Ichi-go ichi-e (一期一会, literally "one time, one meeting") is a Japanese term that describes a cultural concept often linked with famed tea master Sen no Rikyu. The term is often translated as "for this time only," "never again," or "one chance in a lifetime." However, ichigo ichie was actually coined much later by Ii Naosuke (1815 -1860) who was chief administrator of the Tokugawa Shogunate and was also a tea master. Rikyu's phrase was "ichigo ni ichido" (once in a lifetime) – the complete phrase seems to have been "ichigo ni ichido no e no yō ni."
Ichi-go ichi-e is linked with Zen Buddhism and concepts of transience. The term is particularly associated with the Japanese tea ceremony, and is often brushed onto scrolls which are hung in the tea room. In the context of tea ceremony, ichi-go ichi-e reminds participants that each tea meeting is unique.
The term is also much repeated in budō (martial ways). It is sometimes used to admonish students who become careless or frequently stop techniques midway to "try again," rather than moving on with the technique despite the mistake. In a life-or-death struggle, there is no chance to "try again." Even though techniques may be attempted many times in the dojo, each should be seen as a singular and decisive event. Similarly, in noh theater, performances are only rehearsed together once, a few days before the show, rather than the many times that are typical in the West, this corresponding to the transience of a given show.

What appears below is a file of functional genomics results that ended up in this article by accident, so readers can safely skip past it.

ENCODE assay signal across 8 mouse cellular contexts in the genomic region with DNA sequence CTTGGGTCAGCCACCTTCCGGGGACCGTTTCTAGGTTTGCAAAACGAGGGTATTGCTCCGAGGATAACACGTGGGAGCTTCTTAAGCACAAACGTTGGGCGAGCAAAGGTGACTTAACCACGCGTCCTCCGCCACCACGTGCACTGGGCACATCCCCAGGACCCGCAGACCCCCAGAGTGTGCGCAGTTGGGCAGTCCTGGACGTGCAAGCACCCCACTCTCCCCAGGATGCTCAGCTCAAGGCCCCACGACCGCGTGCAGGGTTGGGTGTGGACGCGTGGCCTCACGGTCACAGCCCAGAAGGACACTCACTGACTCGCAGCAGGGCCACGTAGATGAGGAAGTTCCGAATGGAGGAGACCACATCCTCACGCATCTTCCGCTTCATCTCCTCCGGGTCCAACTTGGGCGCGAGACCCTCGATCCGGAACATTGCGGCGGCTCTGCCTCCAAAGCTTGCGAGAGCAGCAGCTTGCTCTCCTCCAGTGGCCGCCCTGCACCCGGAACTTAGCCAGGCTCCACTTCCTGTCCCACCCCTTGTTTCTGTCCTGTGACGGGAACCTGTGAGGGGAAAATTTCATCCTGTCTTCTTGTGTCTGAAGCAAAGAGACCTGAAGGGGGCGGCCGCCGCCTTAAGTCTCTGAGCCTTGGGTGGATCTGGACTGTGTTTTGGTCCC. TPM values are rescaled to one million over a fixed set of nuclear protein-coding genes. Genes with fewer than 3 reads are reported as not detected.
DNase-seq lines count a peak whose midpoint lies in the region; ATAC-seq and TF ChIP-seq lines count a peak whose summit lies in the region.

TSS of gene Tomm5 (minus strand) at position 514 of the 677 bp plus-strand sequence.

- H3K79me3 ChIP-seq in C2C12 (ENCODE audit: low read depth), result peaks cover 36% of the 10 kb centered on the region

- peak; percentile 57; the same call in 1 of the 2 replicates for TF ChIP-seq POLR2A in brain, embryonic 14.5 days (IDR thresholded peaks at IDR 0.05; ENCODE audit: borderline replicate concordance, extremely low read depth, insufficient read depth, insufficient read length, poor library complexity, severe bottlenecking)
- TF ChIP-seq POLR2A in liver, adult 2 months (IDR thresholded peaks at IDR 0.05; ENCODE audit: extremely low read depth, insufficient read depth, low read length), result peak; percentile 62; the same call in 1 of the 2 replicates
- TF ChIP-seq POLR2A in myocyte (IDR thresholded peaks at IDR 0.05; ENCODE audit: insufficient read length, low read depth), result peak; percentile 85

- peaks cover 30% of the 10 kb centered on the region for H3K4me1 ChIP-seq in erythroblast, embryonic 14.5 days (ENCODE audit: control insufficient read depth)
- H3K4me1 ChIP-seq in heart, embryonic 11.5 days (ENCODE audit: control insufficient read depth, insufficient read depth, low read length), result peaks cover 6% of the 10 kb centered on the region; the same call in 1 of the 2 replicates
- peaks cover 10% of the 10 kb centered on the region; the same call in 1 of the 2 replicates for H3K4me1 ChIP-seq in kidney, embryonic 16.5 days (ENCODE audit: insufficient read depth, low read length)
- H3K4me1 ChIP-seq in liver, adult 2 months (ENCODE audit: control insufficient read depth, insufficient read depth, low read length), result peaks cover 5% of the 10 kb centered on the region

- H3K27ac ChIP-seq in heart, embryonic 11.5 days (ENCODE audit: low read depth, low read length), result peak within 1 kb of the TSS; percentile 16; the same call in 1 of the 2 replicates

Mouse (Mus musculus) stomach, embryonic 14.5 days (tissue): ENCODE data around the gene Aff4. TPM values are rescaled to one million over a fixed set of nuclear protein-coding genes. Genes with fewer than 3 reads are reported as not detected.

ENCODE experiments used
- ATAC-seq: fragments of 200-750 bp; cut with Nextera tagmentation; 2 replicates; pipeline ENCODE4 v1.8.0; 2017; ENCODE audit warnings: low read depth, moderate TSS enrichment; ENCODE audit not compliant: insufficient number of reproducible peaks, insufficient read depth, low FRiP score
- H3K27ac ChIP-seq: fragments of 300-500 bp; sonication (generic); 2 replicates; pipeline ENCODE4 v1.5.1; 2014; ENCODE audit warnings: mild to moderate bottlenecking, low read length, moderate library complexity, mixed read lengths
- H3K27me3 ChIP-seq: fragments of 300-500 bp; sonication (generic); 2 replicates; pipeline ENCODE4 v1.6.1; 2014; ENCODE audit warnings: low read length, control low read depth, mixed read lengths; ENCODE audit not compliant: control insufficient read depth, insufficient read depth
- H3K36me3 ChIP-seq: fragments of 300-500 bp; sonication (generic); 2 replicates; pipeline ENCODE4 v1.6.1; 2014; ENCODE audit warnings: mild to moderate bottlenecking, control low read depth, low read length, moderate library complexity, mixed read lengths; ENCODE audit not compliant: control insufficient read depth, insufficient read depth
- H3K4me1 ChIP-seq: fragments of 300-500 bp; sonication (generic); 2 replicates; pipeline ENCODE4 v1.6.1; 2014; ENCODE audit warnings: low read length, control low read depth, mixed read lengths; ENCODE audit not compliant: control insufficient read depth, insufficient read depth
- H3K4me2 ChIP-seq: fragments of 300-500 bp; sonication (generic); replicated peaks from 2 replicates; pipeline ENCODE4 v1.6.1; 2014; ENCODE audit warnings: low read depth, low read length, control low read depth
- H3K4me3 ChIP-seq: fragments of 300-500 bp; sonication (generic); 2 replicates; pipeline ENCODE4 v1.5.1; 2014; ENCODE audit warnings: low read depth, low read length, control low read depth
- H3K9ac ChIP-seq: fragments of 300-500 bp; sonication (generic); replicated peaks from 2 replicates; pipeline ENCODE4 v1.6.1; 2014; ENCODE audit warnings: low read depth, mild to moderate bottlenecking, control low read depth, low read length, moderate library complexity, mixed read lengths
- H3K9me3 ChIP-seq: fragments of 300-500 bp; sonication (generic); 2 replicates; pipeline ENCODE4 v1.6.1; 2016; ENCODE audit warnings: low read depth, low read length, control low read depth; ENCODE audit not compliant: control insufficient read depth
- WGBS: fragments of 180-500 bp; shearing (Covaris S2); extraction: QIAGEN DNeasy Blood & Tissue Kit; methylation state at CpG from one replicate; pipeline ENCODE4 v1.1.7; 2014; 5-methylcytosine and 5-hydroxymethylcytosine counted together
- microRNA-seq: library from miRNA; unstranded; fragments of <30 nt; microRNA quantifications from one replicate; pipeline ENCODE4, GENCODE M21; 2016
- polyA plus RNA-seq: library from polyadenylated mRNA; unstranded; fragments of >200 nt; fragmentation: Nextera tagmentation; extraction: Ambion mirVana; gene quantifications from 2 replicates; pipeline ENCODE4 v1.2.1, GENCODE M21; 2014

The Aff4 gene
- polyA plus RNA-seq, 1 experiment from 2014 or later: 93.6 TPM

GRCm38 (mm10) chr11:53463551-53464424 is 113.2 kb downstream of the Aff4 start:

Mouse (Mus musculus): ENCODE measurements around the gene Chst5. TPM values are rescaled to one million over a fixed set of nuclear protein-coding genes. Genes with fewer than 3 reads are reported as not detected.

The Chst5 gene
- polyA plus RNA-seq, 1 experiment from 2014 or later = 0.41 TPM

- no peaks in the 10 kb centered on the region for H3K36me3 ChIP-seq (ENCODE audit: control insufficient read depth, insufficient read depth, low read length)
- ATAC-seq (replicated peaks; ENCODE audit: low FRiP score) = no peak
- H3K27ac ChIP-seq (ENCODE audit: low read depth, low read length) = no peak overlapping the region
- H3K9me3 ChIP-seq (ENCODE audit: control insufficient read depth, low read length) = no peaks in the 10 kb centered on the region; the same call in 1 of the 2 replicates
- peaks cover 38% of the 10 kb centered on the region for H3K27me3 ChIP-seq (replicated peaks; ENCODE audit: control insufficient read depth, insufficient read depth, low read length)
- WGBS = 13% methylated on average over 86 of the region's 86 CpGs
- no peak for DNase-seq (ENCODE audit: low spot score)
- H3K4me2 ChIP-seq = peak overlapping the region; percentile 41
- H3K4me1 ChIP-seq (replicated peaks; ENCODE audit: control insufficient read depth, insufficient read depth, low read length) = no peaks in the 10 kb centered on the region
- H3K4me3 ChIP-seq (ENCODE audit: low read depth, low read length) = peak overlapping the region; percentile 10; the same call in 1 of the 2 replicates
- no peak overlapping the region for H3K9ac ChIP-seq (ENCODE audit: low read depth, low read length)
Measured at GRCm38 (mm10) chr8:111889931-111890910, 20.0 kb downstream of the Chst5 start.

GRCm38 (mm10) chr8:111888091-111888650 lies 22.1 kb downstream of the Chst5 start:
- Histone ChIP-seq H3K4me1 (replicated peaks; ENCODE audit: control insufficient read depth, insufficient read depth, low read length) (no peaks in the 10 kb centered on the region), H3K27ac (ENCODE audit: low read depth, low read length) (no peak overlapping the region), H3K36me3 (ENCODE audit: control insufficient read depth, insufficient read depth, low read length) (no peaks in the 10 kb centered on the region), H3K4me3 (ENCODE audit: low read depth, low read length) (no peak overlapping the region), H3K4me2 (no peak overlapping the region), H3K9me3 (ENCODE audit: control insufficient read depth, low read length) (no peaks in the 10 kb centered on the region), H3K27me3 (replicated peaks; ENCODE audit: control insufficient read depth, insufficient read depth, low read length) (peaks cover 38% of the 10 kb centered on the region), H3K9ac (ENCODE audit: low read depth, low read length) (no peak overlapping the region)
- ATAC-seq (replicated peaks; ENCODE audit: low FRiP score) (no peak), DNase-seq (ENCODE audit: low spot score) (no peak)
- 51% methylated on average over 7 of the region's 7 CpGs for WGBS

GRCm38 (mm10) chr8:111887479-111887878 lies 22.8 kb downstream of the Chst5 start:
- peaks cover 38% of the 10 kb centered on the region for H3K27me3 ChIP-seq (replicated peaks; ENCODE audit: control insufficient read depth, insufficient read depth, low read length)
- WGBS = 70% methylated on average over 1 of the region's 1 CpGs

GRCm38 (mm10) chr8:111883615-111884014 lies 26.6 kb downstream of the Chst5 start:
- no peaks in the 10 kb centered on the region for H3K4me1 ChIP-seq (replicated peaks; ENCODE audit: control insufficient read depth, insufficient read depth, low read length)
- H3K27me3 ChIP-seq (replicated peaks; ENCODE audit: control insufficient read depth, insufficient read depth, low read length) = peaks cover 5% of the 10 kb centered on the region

In popular culture
The term is Hiro Nakamura's favorite phrase in the NBC series Heroes and is used as the subtitle for Japan's release of Forrest Gump. The term is used in an episode of the anime, Azumanga Daioh. It is also a song title in the soundtrack of Kareshi Kanojo no Jijo. The term is used in several episodes of TBS's Hana Yori Dango. Additionally, it is the name for a Japanese Restaurant. It is also referenced in the title of the Kishi Bashi album 151a, which read in Japanese is pronounced "ichi-go-ichi e."
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